police generally should refrain from informing a witness that
the suspect is in the lineup, a lineup is not unduly
suggestive merely because they do so.”); Sales v.
Harris, 675 F.2d 532, 538 (2d Cir. 1982) (“As to
the lineup, the only hint of suggestiveness emanated from the
police officer's statement to [the victim] just prior to
viewing the lineup that a suspect was in custody. Although
this court has expressed disapproval of such a statement, the
suggestiveness in this case was minimal . . . .”)
(internal citation omitted).
particular importance is the fact that petitioner must show
that the Appellate Division's decision is contrary to or
an unreasonable application of Supreme Court authority
concerning identification of witnesses, and no Supreme Court
decision suggests that a police officer may not advise a
lineup witness that they have a suspect in custody, let alone
merely saying something that allows an inference that the
suspect may be in custody. See Piper v. Portuondo,
82 F. App'x 51, 52 (2d Cir. 2003) (“[N]either we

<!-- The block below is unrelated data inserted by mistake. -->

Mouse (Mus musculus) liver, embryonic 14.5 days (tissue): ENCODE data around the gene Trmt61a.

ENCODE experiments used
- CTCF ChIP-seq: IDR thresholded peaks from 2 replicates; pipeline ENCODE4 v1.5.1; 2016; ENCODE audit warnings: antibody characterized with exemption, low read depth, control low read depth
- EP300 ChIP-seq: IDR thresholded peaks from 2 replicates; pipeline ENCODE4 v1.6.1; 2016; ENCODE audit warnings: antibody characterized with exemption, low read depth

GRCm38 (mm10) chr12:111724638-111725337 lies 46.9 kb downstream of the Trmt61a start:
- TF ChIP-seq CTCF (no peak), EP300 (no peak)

nor the Supreme Court has ruled that such statements, by
themselves, render a lineup impermissibly
suggestive.”). Since the police merely advised the
victim that the suspect “may” have had possession
of her license, without even confirming whether the suspect
would be in the line-up, petitioner cannot meet the standard
for habeas corpus relief.
Ineffective Assistance of Trial Counsel
to petitioner's arrest, police had been investigating
several pattern robberies in the neighborhood where Whittaker
was attacked. The police were particularly looking for a
vehicle that been seen in connection with the prior
robberies, specifically, a gold Chevy Tahoe with a
Harley-Davidson sticker on the back. There was a poster
containing this description of the vehicle hanging in the
neighborhood precinct. In ...